“Most people are mirrors, reflecting the moods and emotions of the times; few are windows, bringing light to bear on the dark corners where troubles fester. The whole purpose of education is to turn mirrors into windows.” Sydney Harris
Growing into our sexual selves is a lifelong process, much like growing up in general. But because we don’t have a lot of language for our sexual life, we somehow erroneously expect that sex is something we are born knowing how to do. Like any other physical and emotional skill, our sexual empowerment to both give and receive pleasure increases with our education and practice.
Generally we wake up to our emerging erotic consciousness in our early adolescence. This awakening process of sexual empowerment is mostly subconscious, as our maturing brain connects the powerful arousal mechanism to historic and unresolved painful events and relationships. Like our finger prints, or the subtle distinctions in our sense of smell—what comes to turn us on sexually largely evolves outside of our control and often to our surprise.
It is no wonder that the first and often long standing issue that most of us begin our sexual empowerment journey with is; Am I normal? As we come to know what turns us on, even in its most subtle forms, our sexuality pushes our boundaries of normalcy. Our sexual selves are the unique, wild streak in us that won’t be easily contained and whose full pleasure potential is achieved the less we try to control it. Since the biblical verses in the Garden of Eden, human sexuality has been considered dangerous, serpent like.
Instead of healthy dialogue and reliable information about what it means to become and embrace who we are sexually. Our overwhelming curiosity and confusion about our emerging sexual empowerment is often met with archaic religious teachings, generational discomfort of our elders, misinformation from our peers and a bi-polar cultural obsession. The majority of us never have the opportunity to adequately explore the questions that arise from our earliest adolescent erotic awakening. Maturing beyond our initial discomfort requires education, and real sexual education is hard to come by. In many places it is still against the law.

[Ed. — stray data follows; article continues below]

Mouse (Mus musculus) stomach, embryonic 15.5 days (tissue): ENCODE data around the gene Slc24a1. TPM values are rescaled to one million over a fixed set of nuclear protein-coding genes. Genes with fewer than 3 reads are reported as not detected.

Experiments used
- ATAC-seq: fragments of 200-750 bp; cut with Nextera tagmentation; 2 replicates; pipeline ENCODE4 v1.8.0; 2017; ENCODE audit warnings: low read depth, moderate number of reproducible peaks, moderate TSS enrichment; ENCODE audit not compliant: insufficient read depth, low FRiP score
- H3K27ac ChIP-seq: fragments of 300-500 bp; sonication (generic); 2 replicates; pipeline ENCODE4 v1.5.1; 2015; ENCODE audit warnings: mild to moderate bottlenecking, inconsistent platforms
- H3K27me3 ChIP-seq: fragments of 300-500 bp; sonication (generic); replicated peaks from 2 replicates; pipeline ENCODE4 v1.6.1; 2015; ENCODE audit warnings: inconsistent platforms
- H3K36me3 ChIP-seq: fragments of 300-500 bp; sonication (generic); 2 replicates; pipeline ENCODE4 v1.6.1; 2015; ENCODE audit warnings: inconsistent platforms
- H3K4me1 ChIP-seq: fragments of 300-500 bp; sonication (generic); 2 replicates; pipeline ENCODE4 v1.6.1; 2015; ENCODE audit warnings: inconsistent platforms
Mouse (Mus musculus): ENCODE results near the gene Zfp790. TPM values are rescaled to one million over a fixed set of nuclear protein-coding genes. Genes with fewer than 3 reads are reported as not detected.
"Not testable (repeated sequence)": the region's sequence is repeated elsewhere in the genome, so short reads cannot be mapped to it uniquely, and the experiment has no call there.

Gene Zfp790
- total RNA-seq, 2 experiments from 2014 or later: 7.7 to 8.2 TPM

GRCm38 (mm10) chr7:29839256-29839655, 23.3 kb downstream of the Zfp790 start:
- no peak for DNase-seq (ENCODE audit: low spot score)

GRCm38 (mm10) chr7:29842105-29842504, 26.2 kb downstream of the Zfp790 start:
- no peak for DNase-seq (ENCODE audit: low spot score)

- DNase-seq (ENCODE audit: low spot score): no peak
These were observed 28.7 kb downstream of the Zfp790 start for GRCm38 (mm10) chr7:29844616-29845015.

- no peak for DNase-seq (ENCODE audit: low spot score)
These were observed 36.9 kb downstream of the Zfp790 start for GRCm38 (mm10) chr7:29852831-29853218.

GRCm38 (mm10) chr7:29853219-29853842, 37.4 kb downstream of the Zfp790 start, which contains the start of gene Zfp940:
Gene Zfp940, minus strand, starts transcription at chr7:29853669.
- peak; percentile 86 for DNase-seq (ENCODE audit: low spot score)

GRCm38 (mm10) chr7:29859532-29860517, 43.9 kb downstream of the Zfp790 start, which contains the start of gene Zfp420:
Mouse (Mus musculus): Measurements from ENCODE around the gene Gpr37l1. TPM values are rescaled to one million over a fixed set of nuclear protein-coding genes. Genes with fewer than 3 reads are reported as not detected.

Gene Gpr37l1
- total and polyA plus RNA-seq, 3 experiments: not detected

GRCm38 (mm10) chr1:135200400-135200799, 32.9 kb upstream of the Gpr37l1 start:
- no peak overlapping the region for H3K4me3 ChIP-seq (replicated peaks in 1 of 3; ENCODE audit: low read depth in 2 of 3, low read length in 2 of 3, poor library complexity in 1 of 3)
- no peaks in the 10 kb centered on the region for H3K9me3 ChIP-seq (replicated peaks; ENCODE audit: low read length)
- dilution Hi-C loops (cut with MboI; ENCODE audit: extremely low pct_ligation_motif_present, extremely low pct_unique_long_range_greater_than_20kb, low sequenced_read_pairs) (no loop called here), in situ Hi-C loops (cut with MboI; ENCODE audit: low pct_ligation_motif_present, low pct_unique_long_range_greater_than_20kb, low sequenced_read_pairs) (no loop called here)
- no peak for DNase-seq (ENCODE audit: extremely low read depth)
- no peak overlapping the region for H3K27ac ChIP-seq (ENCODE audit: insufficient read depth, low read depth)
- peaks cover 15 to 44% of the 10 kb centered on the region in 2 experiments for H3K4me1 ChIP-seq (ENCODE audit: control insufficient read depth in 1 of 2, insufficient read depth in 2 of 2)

Evidence of our adolescent approach to avoid our sexual consciousness is visible in the typical range of reactions to any discussion concerning sexuality; for some the very mention of sexual education is an outrage, an insult to moral decency. For others, low grade anxiety prevents them from engaging in any real conversations, whether with a friend, doctor or even their partners about their fears and the obstacles they face in growing up sexually. Often, even the more progressive will turn their sexual concerns into a joke, laughing at their discomfort and communicating either that sexual concerns are not to be taken seriously or at least not to be discussed seriously.
What we suppress becomes more powerful. Suppressing our sexual nature only grows our obsession with it. Yet, most of this obsession plays out in uninformed and extreme displays that only distances us from our core sexual nature that is waiting to unfold. We legitimate our unwillingness or inability to have honest and authentic conversations about our own sexuality with erroneous beliefs about privacy. Sexual education does not erase privacy, it enhances it. Asking honest questions about our sexual empowerment and being able to get reliable information allows us to use sexual privacy in healthy ways. Studies show that the kids who are given the most sexual education are the last ones to engage sexually. They don’t need to learn about it by doing it, their learning allows them to make healthy choices about what and when and with whom they want to do it.
Likewise, adults who move beyond their adolescent sexual anxiety through education gain not only the courage to take ownership for their erotic preferences but also the skills to engage in sexual behavior that is consistently pleasurable. Sexually empowered adults are not waiting for someone else to make them feel sexy or give them permission to explore the range of their sexual function. Taking full responsibility for their own sexual needs allows them to also be truly responsive to the sexual needs of others, which makes them attractive partners that tend to stay partnered. Aspiring to sexual maturity evolves a host of other essential skills for life—sexually mature adults tend to also be emotionally intelligent and capable of dealing with life changes.
Our sexual selves are perceived as a locked box of bizarre fantasies and out of control impulses toward carnal pleasure. While it is true that a mature sex life employs these tools for pleasure, working at our sexual evolution is more like developing core strength. Because our erotic identity is so central to who we are, people who have come to terms with this essential aspect of their being are happier and more satisfied in every other aspect of their life as well.
Stay tuned for more articles on sex and growing up, here at Good Clean Love.